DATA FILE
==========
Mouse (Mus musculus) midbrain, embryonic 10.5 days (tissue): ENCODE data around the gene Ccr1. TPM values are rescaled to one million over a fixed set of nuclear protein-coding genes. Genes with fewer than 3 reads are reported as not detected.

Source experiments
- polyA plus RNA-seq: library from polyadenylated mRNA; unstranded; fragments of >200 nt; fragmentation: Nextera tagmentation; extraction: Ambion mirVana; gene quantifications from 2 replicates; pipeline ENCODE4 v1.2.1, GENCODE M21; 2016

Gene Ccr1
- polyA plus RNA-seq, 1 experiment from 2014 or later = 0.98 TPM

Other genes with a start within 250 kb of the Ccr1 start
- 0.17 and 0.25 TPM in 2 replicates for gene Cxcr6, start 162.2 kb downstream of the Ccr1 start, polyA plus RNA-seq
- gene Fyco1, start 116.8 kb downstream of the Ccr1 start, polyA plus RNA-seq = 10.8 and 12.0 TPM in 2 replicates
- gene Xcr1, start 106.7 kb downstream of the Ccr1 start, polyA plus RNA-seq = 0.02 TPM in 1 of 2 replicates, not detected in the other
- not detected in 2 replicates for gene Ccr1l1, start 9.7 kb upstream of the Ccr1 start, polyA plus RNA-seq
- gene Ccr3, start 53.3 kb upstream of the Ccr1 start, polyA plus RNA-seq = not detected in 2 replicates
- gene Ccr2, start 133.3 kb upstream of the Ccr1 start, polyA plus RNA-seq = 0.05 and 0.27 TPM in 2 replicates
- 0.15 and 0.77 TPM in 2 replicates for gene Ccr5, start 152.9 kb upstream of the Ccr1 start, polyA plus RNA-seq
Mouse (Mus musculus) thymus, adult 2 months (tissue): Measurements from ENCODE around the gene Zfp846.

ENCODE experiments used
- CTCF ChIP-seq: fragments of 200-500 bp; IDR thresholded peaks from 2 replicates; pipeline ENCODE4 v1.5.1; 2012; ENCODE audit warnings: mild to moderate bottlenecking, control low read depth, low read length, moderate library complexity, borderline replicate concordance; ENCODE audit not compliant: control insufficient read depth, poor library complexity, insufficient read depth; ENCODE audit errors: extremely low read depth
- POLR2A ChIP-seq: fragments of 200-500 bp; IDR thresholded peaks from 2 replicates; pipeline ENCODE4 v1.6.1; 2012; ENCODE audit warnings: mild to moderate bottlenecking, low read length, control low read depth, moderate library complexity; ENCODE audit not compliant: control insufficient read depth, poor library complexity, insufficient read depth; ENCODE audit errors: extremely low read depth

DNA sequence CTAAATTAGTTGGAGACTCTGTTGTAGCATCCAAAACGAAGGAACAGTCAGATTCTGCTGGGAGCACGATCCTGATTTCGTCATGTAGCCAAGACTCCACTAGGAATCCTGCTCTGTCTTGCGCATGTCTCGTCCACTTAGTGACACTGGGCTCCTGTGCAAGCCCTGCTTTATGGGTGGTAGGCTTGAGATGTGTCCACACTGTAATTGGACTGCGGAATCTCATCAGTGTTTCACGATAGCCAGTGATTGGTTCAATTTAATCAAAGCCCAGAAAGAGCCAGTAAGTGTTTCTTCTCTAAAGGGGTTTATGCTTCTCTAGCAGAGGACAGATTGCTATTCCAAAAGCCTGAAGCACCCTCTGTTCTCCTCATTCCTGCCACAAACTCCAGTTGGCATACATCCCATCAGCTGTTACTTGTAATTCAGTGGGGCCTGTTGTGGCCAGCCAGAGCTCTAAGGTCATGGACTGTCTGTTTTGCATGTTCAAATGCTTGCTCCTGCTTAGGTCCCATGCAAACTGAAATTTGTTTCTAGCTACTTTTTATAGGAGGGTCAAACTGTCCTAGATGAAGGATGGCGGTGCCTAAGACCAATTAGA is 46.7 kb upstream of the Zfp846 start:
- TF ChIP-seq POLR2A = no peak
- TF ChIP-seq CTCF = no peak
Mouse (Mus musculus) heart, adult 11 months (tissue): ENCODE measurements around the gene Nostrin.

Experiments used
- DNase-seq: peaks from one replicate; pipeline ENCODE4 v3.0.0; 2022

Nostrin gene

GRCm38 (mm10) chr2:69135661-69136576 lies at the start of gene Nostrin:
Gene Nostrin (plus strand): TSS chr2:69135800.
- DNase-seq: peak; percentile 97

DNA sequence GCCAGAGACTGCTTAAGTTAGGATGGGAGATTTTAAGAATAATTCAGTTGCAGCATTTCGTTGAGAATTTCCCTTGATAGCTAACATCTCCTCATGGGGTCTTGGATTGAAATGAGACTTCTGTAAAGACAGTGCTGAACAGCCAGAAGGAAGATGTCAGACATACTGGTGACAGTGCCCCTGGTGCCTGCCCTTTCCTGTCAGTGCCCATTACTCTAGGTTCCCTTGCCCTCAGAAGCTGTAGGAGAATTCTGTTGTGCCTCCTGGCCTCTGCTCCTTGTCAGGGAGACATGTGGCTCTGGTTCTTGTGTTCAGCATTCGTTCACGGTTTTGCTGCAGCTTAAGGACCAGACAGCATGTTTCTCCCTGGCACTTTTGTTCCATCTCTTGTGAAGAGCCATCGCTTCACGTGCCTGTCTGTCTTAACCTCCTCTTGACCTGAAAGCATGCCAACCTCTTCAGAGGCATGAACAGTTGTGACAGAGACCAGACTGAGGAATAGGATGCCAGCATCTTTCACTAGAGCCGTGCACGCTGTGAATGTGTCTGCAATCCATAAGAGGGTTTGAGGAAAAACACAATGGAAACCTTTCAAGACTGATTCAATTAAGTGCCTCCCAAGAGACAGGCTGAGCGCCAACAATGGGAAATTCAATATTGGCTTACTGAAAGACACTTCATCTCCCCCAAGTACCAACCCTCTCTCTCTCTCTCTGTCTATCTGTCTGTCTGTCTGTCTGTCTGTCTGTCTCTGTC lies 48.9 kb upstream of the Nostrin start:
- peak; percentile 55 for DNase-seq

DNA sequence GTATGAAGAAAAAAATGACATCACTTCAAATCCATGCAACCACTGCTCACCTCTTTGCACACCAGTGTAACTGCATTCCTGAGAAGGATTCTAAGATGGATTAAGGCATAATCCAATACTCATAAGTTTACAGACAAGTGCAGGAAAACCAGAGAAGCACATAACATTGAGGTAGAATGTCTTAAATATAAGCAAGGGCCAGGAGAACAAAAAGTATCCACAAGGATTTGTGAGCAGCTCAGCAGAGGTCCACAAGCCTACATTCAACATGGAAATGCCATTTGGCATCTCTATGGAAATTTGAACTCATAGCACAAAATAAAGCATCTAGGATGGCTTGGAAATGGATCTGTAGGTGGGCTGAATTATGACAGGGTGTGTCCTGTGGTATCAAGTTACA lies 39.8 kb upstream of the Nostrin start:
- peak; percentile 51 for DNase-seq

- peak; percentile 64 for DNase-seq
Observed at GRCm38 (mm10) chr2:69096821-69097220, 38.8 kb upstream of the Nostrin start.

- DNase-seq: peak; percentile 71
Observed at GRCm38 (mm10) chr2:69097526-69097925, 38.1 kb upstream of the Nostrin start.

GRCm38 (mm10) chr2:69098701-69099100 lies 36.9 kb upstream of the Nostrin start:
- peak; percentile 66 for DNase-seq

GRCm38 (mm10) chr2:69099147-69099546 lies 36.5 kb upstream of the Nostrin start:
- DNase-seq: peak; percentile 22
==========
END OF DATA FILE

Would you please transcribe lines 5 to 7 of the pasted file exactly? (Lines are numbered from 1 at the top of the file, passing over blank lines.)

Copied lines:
- polyA plus RNA-seq, 1 experiment from 2014 or later = 0.98 TPM

Other genes with a start within 250 kb of the Ccr1 start
- 0.17 and 0.25 TPM in 2 replicates for gene Cxcr6, start 162.2 kb downstream of the Ccr1 start, polyA plus RNA-seq